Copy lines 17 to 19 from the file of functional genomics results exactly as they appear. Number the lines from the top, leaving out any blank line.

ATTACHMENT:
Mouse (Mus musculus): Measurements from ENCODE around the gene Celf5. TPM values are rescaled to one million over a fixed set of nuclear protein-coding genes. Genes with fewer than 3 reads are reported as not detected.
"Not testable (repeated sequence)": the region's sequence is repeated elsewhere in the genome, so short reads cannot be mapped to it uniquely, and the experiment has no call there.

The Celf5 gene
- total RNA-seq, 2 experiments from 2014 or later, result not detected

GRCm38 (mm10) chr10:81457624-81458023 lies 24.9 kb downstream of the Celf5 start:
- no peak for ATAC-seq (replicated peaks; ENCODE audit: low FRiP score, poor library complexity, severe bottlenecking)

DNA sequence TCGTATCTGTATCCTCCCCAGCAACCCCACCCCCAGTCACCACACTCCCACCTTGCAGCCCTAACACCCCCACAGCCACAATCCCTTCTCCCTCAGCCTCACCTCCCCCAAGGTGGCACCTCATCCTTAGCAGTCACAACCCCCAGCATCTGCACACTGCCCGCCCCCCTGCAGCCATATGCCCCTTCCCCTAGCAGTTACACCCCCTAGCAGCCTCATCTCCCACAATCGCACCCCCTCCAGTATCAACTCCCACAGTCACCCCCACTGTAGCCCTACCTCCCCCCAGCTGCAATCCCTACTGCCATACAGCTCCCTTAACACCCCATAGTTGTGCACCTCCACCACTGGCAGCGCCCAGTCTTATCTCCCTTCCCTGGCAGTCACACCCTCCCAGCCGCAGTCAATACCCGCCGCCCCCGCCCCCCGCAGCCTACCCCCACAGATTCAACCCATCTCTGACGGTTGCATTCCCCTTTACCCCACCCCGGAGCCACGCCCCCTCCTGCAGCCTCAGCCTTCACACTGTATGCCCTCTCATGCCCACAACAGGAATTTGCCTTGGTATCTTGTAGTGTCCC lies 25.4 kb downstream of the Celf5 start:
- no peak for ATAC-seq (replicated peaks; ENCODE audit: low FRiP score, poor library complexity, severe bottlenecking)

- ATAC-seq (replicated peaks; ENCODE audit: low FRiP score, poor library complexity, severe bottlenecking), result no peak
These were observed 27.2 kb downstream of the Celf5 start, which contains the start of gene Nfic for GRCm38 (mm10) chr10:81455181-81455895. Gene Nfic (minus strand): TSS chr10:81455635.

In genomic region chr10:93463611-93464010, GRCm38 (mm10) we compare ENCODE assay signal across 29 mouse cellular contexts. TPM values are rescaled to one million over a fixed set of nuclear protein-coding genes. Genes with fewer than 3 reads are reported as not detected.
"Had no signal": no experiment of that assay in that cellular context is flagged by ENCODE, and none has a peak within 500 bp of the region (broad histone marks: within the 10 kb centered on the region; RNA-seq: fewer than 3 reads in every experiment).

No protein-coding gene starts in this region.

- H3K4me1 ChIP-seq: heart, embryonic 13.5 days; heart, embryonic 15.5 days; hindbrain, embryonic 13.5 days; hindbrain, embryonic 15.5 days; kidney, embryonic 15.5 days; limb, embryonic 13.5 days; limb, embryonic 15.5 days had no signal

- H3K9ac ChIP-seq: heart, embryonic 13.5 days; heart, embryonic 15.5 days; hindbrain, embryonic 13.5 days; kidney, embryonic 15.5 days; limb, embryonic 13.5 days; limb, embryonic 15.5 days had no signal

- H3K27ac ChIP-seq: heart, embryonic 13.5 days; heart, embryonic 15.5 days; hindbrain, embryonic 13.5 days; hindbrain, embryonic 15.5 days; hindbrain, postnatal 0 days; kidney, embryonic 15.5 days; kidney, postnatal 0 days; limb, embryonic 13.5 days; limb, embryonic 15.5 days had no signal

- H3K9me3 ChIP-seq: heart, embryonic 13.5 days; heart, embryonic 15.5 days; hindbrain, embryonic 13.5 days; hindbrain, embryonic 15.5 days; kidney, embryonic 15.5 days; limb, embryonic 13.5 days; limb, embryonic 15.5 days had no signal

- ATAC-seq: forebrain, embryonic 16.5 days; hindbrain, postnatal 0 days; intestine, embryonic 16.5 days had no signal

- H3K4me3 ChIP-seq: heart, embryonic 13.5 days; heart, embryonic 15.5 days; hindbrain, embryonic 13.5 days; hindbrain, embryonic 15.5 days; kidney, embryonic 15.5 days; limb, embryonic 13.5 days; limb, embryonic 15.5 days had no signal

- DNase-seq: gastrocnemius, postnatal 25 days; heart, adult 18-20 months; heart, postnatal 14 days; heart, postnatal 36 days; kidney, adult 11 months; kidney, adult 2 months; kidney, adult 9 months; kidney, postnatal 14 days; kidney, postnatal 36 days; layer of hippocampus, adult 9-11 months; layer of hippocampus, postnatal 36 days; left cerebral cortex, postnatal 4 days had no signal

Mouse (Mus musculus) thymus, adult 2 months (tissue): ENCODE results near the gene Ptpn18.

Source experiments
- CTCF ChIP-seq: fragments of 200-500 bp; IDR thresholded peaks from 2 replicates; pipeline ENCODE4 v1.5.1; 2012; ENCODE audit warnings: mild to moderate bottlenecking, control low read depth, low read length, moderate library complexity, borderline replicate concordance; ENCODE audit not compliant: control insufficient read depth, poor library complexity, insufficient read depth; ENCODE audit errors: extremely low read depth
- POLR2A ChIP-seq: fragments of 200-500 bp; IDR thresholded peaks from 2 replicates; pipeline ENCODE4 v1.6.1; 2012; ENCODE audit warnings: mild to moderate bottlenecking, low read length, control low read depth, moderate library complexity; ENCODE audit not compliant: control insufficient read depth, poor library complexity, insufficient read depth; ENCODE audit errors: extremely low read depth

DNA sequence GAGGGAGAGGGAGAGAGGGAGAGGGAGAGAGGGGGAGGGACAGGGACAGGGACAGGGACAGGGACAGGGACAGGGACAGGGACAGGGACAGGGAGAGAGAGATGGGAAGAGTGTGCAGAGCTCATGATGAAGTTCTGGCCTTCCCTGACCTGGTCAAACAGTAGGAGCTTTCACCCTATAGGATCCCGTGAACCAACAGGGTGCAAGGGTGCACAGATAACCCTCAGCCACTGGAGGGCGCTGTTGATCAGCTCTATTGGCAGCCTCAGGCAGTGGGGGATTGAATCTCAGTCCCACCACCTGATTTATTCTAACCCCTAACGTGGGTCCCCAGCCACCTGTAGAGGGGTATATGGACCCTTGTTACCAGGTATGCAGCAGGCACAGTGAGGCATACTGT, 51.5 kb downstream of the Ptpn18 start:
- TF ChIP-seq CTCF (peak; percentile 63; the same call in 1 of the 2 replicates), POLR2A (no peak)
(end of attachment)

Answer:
- H3K9me3 ChIP-seq: heart, embryonic 13.5 days; heart, embryonic 15.5 days; hindbrain, embryonic 13.5 days; hindbrain, embryonic 15.5 days; kidney, embryonic 15.5 days; limb, embryonic 13.5 days; limb, embryonic 15.5 days had no signal

- ATAC-seq: forebrain, embryonic 16.5 days; hindbrain, postnatal 0 days; intestine, embryonic 16.5 days had no signal

- H3K4me3 ChIP-seq: heart, embryonic 13.5 days; heart, embryonic 15.5 days; hindbrain, embryonic 13.5 days; hindbrain, embryonic 15.5 days; kidney, embryonic 15.5 days; limb, embryonic 13.5 days; limb, embryonic 15.5 days had no signal